Big Data is a buzz phrase at the moment. Every week, I read about another company, out to solve the Big Data issue.
Wikipdedia defines it as:

In information technology, big data is a collection of data sets so large and complex that it becomes difficult to process using on-hand database management tools or traditional data processing applications. The challenges include capture, curation, storage, search, sharing, analysis, and visualization. The trend to larger data sets is due to the additional information derivable from analysis of a single large set of related data, as compared to separate smaller sets with the same total amount of data, allowing correlations to be found to “spot business trends, determine quality of research, prevent diseases, link legal citations, combat crime, and determine real-time roadway traffic conditions.

It has become closely associated with the theory that if only we can process all this data, then the actions and explanations will become clear. Out of my workplaces, I heard this train of thought at Google particularly and it has become very popular in recent years. The difficulty is that I think it is deeply incorrect.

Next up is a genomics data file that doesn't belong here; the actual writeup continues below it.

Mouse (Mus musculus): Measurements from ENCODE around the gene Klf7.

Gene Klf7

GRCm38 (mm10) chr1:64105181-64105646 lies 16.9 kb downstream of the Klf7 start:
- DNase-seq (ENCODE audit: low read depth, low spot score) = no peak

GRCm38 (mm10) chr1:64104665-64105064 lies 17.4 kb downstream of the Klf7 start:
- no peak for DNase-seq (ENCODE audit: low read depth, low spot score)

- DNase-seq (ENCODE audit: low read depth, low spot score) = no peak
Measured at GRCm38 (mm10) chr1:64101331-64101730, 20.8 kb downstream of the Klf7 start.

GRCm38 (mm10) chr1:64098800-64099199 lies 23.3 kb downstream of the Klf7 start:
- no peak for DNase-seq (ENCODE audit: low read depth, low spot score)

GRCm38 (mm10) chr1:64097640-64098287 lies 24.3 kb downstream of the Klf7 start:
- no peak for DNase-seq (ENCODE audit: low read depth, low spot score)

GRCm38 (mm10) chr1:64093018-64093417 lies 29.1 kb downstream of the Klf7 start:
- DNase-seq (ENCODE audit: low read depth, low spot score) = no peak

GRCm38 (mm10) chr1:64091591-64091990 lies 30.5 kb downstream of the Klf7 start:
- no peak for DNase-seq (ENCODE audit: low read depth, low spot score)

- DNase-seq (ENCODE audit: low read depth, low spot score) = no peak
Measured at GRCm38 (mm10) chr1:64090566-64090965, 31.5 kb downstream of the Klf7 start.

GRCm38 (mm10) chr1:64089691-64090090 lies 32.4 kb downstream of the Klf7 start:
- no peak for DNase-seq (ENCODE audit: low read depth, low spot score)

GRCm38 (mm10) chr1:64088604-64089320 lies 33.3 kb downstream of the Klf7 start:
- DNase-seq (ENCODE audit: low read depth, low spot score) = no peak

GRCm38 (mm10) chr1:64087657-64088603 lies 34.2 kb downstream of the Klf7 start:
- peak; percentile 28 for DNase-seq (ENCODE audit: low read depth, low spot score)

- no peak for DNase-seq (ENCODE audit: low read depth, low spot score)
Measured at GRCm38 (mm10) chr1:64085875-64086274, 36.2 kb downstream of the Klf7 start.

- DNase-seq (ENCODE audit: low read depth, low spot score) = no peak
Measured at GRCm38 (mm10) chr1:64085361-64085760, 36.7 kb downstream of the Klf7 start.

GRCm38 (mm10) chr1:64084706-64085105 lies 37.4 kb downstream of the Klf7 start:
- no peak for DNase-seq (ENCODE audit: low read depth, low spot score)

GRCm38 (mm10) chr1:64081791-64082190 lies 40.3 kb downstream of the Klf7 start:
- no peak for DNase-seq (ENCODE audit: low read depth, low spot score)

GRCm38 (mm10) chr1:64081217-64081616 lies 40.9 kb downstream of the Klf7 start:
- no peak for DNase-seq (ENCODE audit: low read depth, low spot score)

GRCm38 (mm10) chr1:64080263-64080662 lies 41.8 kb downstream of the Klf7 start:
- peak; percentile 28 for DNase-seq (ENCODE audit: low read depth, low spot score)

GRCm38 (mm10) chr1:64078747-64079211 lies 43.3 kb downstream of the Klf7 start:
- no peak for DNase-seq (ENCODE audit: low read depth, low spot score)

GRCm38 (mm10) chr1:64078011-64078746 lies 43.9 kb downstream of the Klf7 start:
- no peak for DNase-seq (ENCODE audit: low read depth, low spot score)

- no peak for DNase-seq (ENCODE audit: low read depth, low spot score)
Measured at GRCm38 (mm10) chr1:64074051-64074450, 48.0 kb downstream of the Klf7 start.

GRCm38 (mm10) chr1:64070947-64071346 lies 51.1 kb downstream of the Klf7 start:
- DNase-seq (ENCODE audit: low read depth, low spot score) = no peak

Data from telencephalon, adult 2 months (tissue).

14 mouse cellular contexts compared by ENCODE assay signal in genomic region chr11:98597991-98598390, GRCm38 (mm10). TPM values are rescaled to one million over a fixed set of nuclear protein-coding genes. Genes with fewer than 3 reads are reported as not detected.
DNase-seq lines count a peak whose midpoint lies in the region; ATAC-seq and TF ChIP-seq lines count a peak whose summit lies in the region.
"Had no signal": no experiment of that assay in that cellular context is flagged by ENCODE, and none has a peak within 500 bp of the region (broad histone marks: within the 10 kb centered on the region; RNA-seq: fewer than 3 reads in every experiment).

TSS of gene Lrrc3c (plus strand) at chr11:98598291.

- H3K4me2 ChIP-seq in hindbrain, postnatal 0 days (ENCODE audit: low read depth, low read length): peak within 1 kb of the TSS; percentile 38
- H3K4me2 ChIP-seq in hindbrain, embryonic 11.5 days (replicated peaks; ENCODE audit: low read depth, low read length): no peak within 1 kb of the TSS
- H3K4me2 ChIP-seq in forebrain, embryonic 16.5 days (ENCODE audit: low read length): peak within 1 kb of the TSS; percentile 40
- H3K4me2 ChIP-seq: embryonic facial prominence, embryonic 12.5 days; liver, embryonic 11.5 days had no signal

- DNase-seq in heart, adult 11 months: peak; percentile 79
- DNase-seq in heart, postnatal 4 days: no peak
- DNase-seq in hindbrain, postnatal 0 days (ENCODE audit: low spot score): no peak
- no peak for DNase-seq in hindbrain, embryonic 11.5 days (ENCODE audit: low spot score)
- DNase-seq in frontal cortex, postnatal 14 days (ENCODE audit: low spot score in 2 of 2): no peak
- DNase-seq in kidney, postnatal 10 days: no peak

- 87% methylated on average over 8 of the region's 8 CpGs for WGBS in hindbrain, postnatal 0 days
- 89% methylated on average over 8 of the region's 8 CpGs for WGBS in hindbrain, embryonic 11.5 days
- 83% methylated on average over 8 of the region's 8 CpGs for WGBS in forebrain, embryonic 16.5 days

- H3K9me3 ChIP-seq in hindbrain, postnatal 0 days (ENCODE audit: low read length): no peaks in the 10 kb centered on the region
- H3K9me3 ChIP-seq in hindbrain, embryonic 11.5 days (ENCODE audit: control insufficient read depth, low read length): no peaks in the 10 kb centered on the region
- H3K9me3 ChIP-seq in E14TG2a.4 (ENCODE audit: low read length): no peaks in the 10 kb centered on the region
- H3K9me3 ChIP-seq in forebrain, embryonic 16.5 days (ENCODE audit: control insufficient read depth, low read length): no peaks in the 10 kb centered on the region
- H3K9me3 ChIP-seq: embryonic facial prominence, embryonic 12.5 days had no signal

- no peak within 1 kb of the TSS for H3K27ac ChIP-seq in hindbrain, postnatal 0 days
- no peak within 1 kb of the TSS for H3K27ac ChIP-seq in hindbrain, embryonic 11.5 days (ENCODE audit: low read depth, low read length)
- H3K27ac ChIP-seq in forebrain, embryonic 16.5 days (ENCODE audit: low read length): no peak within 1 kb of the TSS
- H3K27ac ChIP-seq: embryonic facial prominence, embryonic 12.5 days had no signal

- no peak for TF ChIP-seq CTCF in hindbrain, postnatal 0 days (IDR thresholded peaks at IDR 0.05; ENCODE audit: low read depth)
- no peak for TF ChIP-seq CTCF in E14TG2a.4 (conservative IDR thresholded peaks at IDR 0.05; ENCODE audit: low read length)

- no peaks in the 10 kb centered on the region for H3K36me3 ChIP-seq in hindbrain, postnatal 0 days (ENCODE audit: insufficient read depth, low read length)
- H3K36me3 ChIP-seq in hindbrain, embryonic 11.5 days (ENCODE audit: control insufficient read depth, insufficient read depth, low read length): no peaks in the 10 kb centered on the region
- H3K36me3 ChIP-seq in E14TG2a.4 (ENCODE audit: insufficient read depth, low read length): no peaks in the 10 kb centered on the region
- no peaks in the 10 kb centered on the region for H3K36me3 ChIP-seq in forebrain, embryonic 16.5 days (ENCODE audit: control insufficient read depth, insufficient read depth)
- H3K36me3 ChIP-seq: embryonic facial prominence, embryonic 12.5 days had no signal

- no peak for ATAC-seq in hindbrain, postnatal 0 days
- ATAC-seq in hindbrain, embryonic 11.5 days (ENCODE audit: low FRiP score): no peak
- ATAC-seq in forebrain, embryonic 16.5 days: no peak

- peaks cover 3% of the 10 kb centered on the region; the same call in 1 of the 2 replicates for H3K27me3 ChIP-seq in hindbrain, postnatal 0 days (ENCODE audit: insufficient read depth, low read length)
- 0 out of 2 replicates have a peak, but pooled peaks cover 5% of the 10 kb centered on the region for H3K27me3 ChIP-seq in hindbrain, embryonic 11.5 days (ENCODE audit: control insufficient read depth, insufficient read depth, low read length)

More data does not necessarily lead to a better chance of understanding. In fact adding irrelevant variables confuses the matter. Imagine the scenario where you have only 3 data points. It would be much easier to understand than if you added another 97 irrelevant ones.

When you add more data, you invariably end up with many false correlations and it becomes difficult to work out which ones truly mean causation. This is especially because the growth in total data when you add a variable is exponential, not linear.

Let’s step back and use a real life example. There was something called the Redskins Rule. This stated:

“If the Redskins win their last home game before the election, the party that won the previous election wins the next election and that if the Redskins lose, the challenging party’s candidate wins.”

This actually held true in every American presidential election from 1940 to 2000. Did anyone actually believe that it really influenced the election? I hope not, but it shows the difficulty when there is too much information. There are so many variables in life that statistics like this are not just likely but certain to come up when you add enough data.

Big Data is a buzz phrase that cannot be ignored, but it shouldn’t be seen as a panacea. Human intervention and interpretation will always be needed. It will never be a matter of inputting all the information into a tool that will tell you what to do. The great thing the Big Data movement can bring are better analysis tools to allow these decisions to be translated. It is the reason the Bayesian theorem is as popular as it is, and will continue to be so (it states up front the analyst’s belief, so real life thinking can be used, rather than a lemming-like belief in only using the data).

It will continue to be matter of a trained analyst helping to filter down the variables, using the tools at their disposal, and then interpreting the data. The human race is not replicated yet.